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Old 02-12-2009, 07:16 PM   #1
John W
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Default Patient with knee pain during passive hip and knee flexion

I have a patient 15 weeks s/p THR. I've been working with her for a few weeks, but she continues to have pain in the anterior aspect of the knee when I flex her knee and follow that with hip flexion to about 100 degrees. She has no knee pain when I perform full knee flexion with overpressure when the hip is bent 45 degrees. There's something about adding the hip flexion that provokes pain in the front of the knee and into the proximal tibia. She describes it as burning/pulling.

What neurodynamically is most likely to get tensioned with this maneuver?
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Old 02-12-2009, 07:44 PM   #2
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Femoral nerve compression at the hip with 100 deg hip flex?
Peroneal nerve branching with flexion of hip, though not sure as to why the knee flexion would then provoke, unless that causes more compressive vs. tension stress.
Lumbar spine involvement in 100 deg hip flexion

Interesting, I think varying sequence of movements might shed some light as to the 'source'. Keep us posted as to any differentiating movements or testing from neurodynamics perspective.

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Old 02-12-2009, 07:48 PM   #3
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Thre are several cutaneous branches of the femoral nerve that drape down over the patella. I'd consider one or more of those may be sensitized.
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Old 02-12-2009, 08:43 PM   #4
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Thre are several cutaneous branches of the femoral nerve that drape down over the patella. I'd consider one or more of those may be sensitized.
Diane,
Why/How would the addition of hip flexion neurodynamically provoke femoral nerve branches in an already flexed knee?

I am wondering about femoral nerve compression, however. She had the rare anterolateral, "micro" incision-approach (important detail?). It's strange that she experiences a burning/pulling as I slowly add hip flexion, though.
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Old 02-12-2009, 09:22 PM   #5
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Diane,
Why/How would the addition of hip flexion neurodynamically provoke femoral nerve branches in an already flexed knee?

I am wondering about femoral nerve compression, however. She had the rare anterolateral, "micro" incision-approach (important detail?). It's strange that she experiences a burning/pulling as I slowly add hip flexion, though.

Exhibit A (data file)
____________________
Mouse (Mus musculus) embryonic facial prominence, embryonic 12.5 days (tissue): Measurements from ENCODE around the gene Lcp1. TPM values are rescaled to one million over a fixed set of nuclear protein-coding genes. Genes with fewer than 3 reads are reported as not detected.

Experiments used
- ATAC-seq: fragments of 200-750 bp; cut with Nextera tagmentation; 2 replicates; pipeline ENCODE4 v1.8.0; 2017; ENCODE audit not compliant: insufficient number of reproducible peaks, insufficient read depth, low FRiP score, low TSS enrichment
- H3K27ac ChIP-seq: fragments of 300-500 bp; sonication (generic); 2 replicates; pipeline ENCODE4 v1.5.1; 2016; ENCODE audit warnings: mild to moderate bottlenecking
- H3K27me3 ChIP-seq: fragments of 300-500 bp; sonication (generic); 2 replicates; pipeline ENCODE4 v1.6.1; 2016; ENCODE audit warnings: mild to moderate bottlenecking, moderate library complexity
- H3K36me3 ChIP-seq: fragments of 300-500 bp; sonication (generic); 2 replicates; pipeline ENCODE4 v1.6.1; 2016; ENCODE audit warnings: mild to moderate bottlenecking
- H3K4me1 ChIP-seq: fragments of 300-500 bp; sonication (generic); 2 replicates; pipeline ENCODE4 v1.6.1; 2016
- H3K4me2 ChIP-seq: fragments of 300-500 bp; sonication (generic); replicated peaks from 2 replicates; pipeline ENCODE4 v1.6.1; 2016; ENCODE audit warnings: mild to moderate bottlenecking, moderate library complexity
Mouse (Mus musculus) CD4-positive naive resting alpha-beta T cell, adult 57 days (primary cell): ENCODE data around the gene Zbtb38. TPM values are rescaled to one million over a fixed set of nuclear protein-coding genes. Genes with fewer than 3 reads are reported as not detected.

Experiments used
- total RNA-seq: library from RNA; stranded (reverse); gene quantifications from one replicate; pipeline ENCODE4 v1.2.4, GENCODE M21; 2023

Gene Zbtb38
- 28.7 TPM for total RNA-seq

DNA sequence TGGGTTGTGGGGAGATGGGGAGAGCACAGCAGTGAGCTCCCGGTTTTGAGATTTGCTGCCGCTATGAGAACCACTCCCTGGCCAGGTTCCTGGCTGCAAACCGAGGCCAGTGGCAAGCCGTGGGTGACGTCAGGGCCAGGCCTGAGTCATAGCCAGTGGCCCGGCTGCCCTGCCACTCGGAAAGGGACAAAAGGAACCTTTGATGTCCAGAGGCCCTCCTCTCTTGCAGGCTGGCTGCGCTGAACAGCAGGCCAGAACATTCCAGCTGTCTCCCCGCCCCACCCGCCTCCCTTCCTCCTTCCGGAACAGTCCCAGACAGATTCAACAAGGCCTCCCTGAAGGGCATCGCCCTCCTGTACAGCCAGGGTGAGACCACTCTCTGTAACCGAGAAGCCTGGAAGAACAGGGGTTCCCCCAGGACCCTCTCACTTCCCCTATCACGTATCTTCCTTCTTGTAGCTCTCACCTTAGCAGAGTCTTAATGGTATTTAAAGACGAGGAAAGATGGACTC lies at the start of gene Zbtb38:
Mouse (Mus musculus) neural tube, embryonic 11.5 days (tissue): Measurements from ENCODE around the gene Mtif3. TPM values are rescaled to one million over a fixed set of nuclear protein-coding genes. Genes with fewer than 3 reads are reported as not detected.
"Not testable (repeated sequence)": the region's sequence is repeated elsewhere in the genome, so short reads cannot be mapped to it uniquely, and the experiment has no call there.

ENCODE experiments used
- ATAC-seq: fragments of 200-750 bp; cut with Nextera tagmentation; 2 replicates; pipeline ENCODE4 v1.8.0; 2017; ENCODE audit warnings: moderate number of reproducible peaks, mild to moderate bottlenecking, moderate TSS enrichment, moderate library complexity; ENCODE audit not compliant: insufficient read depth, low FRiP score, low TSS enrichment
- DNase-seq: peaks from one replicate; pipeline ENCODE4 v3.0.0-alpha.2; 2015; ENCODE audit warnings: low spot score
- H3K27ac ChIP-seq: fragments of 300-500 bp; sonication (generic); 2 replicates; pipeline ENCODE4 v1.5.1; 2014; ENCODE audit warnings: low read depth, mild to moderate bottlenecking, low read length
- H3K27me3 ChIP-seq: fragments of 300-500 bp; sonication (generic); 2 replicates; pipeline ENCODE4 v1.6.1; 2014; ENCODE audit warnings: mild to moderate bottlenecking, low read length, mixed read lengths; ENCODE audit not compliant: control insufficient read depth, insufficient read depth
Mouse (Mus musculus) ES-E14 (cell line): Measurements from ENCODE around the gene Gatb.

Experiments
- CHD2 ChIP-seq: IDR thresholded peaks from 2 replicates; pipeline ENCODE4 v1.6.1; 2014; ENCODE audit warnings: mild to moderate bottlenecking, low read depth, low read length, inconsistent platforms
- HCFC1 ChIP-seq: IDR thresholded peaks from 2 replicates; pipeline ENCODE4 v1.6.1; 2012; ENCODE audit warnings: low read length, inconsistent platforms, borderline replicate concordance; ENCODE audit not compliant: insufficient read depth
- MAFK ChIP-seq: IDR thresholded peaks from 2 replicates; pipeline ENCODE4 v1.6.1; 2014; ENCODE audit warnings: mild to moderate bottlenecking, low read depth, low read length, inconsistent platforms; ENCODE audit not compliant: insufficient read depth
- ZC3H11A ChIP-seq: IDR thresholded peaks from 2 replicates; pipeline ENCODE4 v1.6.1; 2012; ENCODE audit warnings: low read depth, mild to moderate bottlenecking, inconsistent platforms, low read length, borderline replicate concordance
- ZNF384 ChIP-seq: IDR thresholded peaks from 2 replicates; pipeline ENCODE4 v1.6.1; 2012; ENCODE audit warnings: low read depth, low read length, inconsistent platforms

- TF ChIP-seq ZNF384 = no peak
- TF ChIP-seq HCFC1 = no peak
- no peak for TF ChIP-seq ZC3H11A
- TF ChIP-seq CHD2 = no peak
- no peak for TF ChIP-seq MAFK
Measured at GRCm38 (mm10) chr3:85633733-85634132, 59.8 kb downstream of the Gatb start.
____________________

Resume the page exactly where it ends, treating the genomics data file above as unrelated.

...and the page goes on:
It might be just a specific pull at the top of the nerve. Nerves are single cells with very long axons, remember. They can "feel" things anywhere along their length. Sometimes "pain" can even be felt in the brain representation of the other side of the body, in its paired twin. I'd clean up the cutaneous twigs that have to get through/past the inguinal ligament (maybe the ones to her particular knee branch off femoral nerve higher than inguinal ligament), then try again with the hip/knee flexion sensitivity test.
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Old 02-12-2009, 11:03 PM   #6
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The Saphenous nerve supplies anterior knee.

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Old 02-12-2009, 11:54 PM   #7
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I'd say check the saphenous n as well John. I wonder if frontal plane motions have any effect on the knee pain during hip flexion? You could flex her hip from a position of relative abduction and see if there is a difference. Just spitballing.

This is a good opportunity for me to go back and review saphenous n anatomy.
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Old 03-12-2009, 12:37 AM   #8
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The Saphenous nerve supplies anterior knee.

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Emad
Sure, but not the entire knee.
The joint is innervated by a branch of some nerve at the back. The front is supplied by three or four cutaneous nerves with names like "anterior femoral cutaneous", "anterio-medial cutaneous", and so on. The lateral side is supplied by long branches of the lateral femoral cutaneous, a different nerve, not femoral. The back likewise, posterior cutaneous. The saphenous only supplies the medio-inferior aspect of the knee. There is a nice anastomosis of various branches of the cutaneous supply to the knee, over the patella. This anastomosis probably helps the brain figure out position sense - mechanically there will be more tug through one or another, depending on which way the patella is pulling.
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“If you make people think they're thinking, they'll love you, but if you really make them think, they'll hate you." ~Don Marquis

"In times of change, learners inherit the earth, while the learned find themselves beautifully equipped to deal with a world that no longer exists" ~Roland Barth

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